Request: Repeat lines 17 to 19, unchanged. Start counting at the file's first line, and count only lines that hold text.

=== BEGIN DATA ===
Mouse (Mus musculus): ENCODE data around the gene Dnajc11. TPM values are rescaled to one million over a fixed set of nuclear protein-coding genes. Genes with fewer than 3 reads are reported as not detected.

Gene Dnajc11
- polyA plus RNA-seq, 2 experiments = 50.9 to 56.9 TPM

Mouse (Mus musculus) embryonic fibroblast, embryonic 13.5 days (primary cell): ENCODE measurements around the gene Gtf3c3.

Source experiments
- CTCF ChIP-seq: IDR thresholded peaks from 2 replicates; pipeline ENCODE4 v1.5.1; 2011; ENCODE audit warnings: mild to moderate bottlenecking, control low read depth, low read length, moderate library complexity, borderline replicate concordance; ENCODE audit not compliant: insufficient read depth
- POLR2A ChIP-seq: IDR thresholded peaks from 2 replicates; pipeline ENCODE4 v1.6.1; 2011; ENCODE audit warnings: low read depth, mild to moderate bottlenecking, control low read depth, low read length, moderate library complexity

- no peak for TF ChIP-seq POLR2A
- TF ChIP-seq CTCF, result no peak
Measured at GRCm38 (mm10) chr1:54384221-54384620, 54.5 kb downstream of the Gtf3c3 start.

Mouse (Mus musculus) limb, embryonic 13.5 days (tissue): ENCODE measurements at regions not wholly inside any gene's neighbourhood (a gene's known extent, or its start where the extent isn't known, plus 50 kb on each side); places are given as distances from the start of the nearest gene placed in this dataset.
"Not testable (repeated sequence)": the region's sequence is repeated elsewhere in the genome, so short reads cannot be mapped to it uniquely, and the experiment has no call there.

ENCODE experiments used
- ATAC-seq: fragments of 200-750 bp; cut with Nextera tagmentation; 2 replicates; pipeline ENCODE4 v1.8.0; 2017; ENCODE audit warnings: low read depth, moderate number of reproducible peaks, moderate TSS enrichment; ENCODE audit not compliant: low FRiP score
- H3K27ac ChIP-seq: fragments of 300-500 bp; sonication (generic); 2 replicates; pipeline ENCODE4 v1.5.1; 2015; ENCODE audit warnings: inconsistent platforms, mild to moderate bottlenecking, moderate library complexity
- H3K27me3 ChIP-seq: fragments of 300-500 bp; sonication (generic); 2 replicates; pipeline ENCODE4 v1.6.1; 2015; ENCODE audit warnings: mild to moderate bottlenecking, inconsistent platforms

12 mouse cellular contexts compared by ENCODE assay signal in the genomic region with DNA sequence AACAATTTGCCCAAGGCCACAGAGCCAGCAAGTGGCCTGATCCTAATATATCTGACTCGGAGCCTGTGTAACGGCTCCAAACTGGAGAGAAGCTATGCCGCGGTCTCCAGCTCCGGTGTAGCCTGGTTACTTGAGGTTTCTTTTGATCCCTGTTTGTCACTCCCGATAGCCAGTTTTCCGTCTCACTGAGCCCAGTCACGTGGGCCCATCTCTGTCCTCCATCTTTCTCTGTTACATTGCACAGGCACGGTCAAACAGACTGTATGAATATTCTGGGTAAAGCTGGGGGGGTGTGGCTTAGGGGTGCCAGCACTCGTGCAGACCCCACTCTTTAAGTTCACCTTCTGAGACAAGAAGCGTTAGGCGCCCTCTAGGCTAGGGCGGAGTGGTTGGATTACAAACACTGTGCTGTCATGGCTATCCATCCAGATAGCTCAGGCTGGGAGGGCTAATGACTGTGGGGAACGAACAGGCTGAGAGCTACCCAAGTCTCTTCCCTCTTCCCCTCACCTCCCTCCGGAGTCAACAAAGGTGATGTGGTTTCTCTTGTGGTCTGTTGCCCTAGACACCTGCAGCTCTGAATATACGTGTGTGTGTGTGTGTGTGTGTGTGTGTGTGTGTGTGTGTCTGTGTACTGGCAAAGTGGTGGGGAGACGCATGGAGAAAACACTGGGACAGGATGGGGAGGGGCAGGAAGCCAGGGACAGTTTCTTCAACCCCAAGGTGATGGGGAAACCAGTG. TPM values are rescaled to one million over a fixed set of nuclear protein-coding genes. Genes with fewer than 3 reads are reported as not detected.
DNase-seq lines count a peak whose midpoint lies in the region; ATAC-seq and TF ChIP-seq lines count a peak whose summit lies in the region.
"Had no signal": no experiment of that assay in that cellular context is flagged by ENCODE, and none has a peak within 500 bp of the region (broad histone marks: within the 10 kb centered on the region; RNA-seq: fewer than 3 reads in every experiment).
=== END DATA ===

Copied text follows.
12 mouse cellular contexts compared by ENCODE assay signal in the genomic region with DNA sequence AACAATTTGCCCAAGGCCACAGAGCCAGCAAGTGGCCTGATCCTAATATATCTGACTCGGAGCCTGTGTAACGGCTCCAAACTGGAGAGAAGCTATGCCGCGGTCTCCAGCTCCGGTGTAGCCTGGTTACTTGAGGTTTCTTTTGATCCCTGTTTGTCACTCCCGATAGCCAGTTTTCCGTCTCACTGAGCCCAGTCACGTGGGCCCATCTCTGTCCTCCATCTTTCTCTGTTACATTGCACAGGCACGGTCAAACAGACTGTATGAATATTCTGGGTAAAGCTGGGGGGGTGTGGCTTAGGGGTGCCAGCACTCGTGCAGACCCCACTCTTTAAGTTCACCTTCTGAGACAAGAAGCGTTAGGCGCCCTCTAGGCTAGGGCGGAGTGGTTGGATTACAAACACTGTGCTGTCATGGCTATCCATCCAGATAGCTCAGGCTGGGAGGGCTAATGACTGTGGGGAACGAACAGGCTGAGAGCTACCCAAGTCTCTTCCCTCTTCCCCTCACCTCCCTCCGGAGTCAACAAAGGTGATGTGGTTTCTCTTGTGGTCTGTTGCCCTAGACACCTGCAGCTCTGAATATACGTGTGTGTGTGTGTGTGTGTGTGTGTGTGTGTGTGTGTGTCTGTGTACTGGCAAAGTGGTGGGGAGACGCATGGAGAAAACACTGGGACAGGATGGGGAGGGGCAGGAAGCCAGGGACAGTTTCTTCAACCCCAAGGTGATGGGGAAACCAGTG. TPM values are rescaled to one million over a fixed set of nuclear protein-coding genes. Genes with fewer than 3 reads are reported as not detected.
DNase-seq lines count a peak whose midpoint lies in the region; ATAC-seq and TF ChIP-seq lines count a peak whose summit lies in the region.
"Had no signal": no experiment of that assay in that cellular context is flagged by ENCODE, and none has a peak within 500 bp of the region (broad histone marks: within the 10 kb centered on the region; RNA-seq: fewer than 3 reads in every experiment).